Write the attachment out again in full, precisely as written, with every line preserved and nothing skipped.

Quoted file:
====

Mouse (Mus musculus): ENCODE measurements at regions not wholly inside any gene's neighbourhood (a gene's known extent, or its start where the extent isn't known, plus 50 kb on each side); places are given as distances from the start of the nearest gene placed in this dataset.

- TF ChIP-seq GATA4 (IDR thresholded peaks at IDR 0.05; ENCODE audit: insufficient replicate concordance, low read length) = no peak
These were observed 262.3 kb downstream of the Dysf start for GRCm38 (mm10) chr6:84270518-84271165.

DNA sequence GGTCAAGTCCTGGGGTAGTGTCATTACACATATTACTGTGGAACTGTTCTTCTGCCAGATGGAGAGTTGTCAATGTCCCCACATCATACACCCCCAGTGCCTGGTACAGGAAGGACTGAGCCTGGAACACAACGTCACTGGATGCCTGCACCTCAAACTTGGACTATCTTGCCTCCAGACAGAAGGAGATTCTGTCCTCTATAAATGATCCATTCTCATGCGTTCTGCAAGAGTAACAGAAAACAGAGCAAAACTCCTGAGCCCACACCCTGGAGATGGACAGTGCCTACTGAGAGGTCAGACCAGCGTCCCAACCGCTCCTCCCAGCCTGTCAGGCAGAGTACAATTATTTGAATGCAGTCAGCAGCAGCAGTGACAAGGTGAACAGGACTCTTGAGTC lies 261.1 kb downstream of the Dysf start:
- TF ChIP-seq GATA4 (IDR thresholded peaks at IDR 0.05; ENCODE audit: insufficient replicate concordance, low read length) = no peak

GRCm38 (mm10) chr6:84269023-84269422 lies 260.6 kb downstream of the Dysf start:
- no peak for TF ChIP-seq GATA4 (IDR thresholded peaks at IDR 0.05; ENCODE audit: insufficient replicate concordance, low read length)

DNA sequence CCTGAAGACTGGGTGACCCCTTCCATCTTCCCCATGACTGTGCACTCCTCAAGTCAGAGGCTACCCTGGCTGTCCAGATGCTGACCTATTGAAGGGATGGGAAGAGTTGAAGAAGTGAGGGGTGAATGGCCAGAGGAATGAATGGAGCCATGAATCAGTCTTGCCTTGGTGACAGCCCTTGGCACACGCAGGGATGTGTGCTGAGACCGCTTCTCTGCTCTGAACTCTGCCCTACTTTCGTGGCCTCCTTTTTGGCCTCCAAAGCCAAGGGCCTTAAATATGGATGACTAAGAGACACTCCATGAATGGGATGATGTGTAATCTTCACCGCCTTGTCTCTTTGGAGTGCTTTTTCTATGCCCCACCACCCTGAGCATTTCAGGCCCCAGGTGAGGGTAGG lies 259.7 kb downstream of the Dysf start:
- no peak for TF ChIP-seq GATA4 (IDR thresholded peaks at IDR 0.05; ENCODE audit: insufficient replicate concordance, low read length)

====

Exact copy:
Mouse (Mus musculus): ENCODE measurements at regions not wholly inside any gene's neighbourhood (a gene's known extent, or its start where the extent isn't known, plus 50 kb on each side); places are given as distances from the start of the nearest gene placed in this dataset.

- TF ChIP-seq GATA4 (IDR thresholded peaks at IDR 0.05; ENCODE audit: insufficient replicate concordance, low read length) = no peak
These were observed 262.3 kb downstream of the Dysf start for GRCm38 (mm10) chr6:84270518-84271165.

DNA sequence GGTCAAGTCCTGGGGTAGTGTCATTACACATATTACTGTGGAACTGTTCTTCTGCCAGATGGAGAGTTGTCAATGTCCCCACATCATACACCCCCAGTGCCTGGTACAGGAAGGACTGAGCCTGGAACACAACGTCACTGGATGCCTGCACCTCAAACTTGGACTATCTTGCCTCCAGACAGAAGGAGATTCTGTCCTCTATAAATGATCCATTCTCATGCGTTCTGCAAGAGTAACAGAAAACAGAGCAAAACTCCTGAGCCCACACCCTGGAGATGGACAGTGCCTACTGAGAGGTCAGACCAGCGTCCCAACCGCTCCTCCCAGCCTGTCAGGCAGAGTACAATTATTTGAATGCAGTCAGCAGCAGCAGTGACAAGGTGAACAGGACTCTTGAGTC lies 261.1 kb downstream of the Dysf start:
- TF ChIP-seq GATA4 (IDR thresholded peaks at IDR 0.05; ENCODE audit: insufficient replicate concordance, low read length) = no peak

GRCm38 (mm10) chr6:84269023-84269422 lies 260.6 kb downstream of the Dysf start:
- no peak for TF ChIP-seq GATA4 (IDR thresholded peaks at IDR 0.05; ENCODE audit: insufficient replicate concordance, low read length)

DNA sequence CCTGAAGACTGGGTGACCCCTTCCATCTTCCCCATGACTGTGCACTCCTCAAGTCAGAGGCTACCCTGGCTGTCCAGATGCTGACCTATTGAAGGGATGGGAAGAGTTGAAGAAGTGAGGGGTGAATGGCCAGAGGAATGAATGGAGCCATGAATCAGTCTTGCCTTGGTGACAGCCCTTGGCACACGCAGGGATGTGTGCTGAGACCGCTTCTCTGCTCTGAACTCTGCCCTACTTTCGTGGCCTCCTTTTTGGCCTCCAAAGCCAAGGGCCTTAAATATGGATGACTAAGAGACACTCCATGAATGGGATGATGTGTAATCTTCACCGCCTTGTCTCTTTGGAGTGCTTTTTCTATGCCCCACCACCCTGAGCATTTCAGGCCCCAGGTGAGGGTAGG lies 259.7 kb downstream of the Dysf start:
- no peak for TF ChIP-seq GATA4 (IDR thresholded peaks at IDR 0.05; ENCODE audit: insufficient replicate concordance, low read length)